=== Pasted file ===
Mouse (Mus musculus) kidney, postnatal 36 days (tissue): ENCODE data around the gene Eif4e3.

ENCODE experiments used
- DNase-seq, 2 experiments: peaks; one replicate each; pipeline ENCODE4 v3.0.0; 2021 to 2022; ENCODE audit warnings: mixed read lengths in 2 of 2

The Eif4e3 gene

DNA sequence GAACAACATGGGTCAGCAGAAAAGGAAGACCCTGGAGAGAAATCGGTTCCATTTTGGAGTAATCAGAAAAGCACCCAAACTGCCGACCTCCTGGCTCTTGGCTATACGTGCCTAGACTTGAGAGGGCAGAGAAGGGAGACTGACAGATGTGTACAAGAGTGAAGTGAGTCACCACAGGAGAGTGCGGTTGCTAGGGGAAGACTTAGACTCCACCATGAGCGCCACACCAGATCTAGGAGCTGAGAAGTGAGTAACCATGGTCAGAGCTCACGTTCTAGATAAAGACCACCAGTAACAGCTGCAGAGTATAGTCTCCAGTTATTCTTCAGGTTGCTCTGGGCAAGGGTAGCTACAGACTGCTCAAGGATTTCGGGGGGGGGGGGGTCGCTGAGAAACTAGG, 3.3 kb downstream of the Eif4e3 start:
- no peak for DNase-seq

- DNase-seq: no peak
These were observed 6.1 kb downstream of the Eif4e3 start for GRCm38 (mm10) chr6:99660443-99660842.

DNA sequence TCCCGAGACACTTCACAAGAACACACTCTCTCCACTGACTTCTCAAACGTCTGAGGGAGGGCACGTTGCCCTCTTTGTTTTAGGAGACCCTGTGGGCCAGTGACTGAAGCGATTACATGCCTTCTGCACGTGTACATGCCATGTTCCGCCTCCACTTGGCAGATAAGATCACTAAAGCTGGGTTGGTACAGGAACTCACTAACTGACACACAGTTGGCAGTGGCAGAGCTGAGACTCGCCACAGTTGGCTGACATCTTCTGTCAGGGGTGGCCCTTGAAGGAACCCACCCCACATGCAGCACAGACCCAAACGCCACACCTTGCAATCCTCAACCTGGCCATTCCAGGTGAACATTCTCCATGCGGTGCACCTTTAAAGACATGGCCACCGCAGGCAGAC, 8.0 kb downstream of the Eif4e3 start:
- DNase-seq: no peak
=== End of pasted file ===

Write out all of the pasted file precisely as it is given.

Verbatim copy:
Mouse (Mus musculus) kidney, postnatal 36 days (tissue): ENCODE data around the gene Eif4e3.

ENCODE experiments used
- DNase-seq, 2 experiments: peaks; one replicate each; pipeline ENCODE4 v3.0.0; 2021 to 2022; ENCODE audit warnings: mixed read lengths in 2 of 2

The Eif4e3 gene

DNA sequence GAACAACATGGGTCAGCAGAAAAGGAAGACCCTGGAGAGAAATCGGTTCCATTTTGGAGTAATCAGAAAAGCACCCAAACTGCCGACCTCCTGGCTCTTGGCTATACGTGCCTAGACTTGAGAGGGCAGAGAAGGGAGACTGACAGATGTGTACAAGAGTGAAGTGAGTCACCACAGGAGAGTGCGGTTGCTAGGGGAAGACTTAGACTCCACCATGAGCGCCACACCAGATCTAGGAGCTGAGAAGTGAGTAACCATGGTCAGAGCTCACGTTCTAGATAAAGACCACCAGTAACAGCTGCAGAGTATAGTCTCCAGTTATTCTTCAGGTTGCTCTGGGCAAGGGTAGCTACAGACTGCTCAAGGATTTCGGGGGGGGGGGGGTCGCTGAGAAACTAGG, 3.3 kb downstream of the Eif4e3 start:
- no peak for DNase-seq

- DNase-seq: no peak
These were observed 6.1 kb downstream of the Eif4e3 start for GRCm38 (mm10) chr6:99660443-99660842.

DNA sequence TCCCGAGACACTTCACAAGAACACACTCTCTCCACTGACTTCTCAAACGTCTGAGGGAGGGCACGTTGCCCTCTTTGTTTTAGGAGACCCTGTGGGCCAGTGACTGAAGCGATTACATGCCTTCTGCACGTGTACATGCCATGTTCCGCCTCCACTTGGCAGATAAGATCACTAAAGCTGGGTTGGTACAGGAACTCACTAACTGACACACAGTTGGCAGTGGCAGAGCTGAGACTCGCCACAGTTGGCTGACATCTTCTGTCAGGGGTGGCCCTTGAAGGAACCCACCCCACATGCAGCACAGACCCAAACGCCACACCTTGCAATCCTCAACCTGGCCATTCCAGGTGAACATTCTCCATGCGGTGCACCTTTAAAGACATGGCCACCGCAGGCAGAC, 8.0 kb downstream of the Eif4e3 start:
- DNase-seq: no peak